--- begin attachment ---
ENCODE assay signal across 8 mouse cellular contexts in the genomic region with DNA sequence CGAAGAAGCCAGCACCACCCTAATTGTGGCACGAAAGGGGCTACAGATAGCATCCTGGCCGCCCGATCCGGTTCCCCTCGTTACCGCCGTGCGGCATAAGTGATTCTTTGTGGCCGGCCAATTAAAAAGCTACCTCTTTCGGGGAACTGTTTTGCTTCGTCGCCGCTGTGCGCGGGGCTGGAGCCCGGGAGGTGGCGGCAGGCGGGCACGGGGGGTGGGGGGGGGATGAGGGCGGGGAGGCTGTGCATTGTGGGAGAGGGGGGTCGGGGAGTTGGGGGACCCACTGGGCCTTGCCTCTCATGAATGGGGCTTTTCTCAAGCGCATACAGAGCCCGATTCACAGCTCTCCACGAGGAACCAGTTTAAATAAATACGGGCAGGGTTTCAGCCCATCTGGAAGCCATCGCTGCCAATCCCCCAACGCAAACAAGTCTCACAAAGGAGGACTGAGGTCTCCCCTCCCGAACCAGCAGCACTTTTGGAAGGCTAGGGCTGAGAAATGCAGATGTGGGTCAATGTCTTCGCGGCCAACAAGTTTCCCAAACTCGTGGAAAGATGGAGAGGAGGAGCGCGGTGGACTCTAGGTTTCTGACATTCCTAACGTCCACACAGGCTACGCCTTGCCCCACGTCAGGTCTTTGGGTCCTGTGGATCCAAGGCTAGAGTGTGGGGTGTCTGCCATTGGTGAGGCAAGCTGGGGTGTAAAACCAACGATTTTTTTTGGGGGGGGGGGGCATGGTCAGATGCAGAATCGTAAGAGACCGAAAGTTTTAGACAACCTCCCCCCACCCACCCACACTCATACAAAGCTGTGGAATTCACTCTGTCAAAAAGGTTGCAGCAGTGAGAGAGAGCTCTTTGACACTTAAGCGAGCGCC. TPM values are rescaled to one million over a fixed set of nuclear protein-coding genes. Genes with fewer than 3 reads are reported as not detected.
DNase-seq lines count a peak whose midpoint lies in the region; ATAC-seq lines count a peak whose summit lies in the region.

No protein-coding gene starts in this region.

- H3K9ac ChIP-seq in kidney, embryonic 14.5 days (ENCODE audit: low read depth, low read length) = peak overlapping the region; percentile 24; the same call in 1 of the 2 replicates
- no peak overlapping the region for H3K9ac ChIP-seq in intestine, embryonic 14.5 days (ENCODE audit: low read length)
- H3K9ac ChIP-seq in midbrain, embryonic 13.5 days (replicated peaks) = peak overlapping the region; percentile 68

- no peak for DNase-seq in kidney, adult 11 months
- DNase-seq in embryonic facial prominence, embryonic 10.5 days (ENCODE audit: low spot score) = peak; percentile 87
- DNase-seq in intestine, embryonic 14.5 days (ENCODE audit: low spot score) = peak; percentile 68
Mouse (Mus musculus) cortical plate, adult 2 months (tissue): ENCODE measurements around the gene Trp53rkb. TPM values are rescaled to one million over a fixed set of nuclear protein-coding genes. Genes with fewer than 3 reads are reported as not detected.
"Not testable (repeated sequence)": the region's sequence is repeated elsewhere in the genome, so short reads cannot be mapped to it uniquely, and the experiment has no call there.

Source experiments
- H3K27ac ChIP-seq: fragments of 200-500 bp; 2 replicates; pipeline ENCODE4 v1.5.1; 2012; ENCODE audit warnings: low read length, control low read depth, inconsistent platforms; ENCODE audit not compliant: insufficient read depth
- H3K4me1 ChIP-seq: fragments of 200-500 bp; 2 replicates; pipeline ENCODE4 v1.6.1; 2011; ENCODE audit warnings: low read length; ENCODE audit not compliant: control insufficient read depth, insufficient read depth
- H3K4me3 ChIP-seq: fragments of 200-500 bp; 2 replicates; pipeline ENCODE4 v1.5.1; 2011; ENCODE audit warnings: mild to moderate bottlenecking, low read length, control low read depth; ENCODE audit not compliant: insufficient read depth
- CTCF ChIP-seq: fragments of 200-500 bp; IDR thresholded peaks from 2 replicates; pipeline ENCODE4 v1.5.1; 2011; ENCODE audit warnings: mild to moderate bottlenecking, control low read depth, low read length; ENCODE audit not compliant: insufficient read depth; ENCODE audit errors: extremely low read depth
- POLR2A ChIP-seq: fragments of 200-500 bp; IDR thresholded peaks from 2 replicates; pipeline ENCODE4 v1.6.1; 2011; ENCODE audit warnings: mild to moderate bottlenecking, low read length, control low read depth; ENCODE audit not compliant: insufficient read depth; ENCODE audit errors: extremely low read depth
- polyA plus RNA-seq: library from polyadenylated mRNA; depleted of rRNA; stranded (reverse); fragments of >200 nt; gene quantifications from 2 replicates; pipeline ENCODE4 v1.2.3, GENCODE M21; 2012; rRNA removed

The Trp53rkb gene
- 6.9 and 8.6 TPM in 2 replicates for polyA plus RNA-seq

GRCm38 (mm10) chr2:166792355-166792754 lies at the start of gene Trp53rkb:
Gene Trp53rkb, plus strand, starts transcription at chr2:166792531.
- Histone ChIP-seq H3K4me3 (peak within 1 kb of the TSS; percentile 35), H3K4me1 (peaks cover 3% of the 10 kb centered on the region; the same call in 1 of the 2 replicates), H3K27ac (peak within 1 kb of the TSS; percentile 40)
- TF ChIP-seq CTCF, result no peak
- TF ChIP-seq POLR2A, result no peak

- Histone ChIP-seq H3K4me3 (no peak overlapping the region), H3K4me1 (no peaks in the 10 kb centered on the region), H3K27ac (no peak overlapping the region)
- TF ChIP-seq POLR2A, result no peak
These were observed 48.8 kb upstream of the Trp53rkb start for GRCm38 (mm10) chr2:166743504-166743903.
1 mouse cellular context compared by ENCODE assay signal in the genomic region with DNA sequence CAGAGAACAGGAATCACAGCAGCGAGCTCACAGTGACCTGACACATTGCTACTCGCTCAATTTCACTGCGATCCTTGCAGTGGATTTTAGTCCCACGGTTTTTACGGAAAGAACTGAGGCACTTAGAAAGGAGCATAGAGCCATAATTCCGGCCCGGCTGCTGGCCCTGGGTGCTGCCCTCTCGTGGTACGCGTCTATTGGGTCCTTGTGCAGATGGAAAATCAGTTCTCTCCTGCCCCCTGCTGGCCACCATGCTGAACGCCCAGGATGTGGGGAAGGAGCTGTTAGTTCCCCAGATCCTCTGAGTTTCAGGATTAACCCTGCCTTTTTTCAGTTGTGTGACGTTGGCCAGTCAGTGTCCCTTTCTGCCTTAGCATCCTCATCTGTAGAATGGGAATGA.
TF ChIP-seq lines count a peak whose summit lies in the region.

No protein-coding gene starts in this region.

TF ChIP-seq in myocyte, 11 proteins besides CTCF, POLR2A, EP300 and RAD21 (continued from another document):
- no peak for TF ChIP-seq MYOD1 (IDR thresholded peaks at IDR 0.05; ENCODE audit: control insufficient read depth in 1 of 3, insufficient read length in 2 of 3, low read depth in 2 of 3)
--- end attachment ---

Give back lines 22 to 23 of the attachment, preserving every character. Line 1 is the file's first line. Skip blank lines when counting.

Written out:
Gene Trp53rkb, plus strand, starts transcription at chr2:166792531.
- Histone ChIP-seq H3K4me3 (peak within 1 kb of the TSS; percentile 35), H3K4me1 (peaks cover 3% of the 10 kb centered on the region; the same call in 1 of the 2 replicates), H3K27ac (peak within 1 kb of the TSS; percentile 40)